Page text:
This Rick and Morty review contains spoilers.
Rick and Morty Season 4 Episode 2
To keep its storytelling fresh, one of the best tools a sitcom has is character pairings. All you have to do to shake things up from time to time is pair characters off in different configurations from the norm and, if you’ve got a strong cast, funny stuff should ensue.
In “The Old Man and the Seat,” we get a Summer and Beth plot; a Morty and Jerry plot; and a Rick all by his lonesome plot. Sure, it’s not the first time they’ve done this, but up to this point most Rick and Morty episodes have relied on the show’s solid, default character pairings: the one in the series’ title; Beth and Jerry; and, uh, Summer is kind of on her own, I guess. So, at this point it’s still novel to divide and pair off the Smith family, stick them in sci-fi adventures, and see what happens.
It works out mostly extremely well in “The Old Man and the Seat.” The Rick storyline is one long poop joke that amazingly culminates with a brilliant, melancholy character moment. Morty and Jerry’s plot is more about gags and doesn’t get too deep, but it’s still funny to watch Morty begrudgingly deal with his loser father. Beth and Summer fare the worst. Their story is pretty one-note; Summer just keeps using a dating app called LoveFinderrz to chase soulmate after soulmate, with Beth in hot pursuit.
In actuality, the two don’t interact all that much as Beth is one step behind Summer through much of the episode. However, it still highlights that Summer and Beth are the show’s least-developed characters. Well, maybe that’s not fair to Summer, who has had plenty of great moments over the course of the series, but Beth remains just a bit bland. The series took some big steps forward with her last season, but unfortunately she still often falls into the boring matriarch role that a lot of sitcom moms do.
It’s not that Summer and Beth’s storyline is terrible. It’s just the weakest. However, one good moment I will note is when Summer’s soulmate girlfriend of a few minutes disgusts Summer when they board a plane together and she immediately takes off her shoes and starts picking her feet.
As mentioned, Morty and Jerry’s adventure works better. They have to work together to destroy the LoveFinderrz dating app, which Jerry created with Rick’s alien intern, Glootie. Glootie isn’t in the episode too much, but, voiced by Taika Waititi, his matter-of-fact line delivery is naturally charming and hilarious. Just hearing him repeat “wanna develop an app?” gave me great joy. It’s also a funny concept that Glootie is a member of the Monogatron species who have perfected monogamous relationships, but are also trying to take over Earth because they’re running out of water.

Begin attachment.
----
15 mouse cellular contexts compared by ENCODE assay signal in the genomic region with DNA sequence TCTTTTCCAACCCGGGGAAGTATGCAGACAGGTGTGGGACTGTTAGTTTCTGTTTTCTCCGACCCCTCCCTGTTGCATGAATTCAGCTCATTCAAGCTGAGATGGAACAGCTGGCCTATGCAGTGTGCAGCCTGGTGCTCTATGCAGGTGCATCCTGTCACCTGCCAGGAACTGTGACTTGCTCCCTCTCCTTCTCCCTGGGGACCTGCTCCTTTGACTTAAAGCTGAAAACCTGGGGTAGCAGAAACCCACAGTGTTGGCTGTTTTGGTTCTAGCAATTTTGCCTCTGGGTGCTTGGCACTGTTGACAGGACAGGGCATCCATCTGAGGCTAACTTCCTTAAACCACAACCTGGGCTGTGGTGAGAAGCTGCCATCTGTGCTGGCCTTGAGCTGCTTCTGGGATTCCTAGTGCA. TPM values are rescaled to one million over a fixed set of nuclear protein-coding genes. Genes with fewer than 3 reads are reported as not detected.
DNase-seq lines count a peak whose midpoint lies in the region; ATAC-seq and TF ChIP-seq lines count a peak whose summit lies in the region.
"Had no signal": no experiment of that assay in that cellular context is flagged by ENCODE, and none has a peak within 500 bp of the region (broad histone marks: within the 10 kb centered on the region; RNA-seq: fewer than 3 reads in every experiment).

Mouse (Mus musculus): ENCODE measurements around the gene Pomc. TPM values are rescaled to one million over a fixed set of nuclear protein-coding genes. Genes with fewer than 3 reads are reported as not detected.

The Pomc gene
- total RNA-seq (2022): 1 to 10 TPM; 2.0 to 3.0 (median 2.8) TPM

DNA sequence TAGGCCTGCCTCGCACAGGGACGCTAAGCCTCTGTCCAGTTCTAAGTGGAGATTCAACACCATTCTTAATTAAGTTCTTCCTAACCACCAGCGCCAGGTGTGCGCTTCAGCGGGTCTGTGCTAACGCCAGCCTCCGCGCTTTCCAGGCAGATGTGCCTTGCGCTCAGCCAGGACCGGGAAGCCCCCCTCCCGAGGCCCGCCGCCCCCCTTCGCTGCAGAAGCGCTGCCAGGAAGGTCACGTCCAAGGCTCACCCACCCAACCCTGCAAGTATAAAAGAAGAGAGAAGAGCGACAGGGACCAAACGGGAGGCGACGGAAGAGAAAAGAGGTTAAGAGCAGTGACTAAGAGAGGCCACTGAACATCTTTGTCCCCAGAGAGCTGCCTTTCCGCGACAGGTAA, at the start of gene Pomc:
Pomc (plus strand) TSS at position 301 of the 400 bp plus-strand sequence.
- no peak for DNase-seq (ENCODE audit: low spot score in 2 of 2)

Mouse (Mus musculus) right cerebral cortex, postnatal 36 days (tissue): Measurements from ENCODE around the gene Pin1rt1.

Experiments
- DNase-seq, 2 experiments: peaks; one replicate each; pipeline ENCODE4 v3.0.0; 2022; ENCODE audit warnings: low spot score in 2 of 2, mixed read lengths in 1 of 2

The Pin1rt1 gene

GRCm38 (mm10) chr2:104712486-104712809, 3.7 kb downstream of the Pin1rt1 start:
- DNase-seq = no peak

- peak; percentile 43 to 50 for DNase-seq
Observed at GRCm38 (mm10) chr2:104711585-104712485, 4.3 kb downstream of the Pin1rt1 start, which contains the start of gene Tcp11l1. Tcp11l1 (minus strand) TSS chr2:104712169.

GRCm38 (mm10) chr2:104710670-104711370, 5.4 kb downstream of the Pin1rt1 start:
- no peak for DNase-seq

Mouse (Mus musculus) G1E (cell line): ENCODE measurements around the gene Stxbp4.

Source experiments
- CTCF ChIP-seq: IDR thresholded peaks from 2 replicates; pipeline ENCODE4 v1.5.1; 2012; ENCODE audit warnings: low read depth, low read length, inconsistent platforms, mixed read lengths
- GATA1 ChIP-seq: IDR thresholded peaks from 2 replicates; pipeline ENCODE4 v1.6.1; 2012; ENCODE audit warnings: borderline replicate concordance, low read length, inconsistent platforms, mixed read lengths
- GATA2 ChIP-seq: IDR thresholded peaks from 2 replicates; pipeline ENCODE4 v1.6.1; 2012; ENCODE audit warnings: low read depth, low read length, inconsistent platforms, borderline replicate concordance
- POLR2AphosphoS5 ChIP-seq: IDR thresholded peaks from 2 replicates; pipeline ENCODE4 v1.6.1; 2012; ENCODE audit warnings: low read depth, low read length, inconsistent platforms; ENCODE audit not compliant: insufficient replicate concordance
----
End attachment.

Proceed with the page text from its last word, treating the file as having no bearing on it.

The Morty and Jerry plot has some good one-liners, with Jerry screwing things up as he is wont to do and the duo awkwardly threatening the Monogatrons with punching. It ends with a funny, deliberate subversion of the touchy-feeling character development moment we’ve all been trained to expect from sitcoms when Morty tells Jerry: “Dad, I wanna say something. I started today disgusted and embarrassed to be your son. Later, I thought we were gonna die because you’re a loser.” Then he just leaves it there.
It’s fine that Jerry and Morty don’t reach any emotional development in their father son relationship because this is primarily Rick’s story, and all the pathos is packed in with him. The brilliance of it is that Rick’s conflict begins with one of the most juvenile premises the series has ever done, but gradually, stealthily morphs into a tragic story about Rick losing a new friend.
There’s an argument to be made that Rick and Morty has already pulled the “Surprise! Rick is alone and sad!” ending a few times now and maybe for some of us it feels a little rote. But I believe “The Old Man and the Seat” develops it in a new way. In “Auto Erotic Assimilation,” for example, we learned that Rick is such a unique and powerful individual that he can only be attracted to other extraordinary beings like Unity, who’s a collective hivemind. In this episode, Rick’s character is taken down a peg as we discover he occasionally meets random schlubs who, for whatever reason, he grows some attachment to and can’t bring himself to callously dispatch.
Rick’s sad plot also takes some great comedic turns along the way, like when he casually, singlehandedly ends a war between robots and lizard people. And it’s a nice surprise that Rick’s story ends tragically, but not in a way that feels the need to go uber-dark like other Rick and Morty episodes so often do (e.g., “Auto Erotic Assimilation” ends with Rick attempting suicide). Plus, like I said, the whole plot is one big joke about toilets and pooping, featuring a dream sequence where God declares, “I’m poopin’ too!” What’s not to love about that?
Joe Matar watches a lot of cartoons and a lot of sitcoms. He’s obsessed with story structure so that’s what all his reviews are about. Joe also writes about video games on occasion. He has an MA in English if you can believe it. Read more of his work here. Follow Joe on Twitter for more fun @joespirational!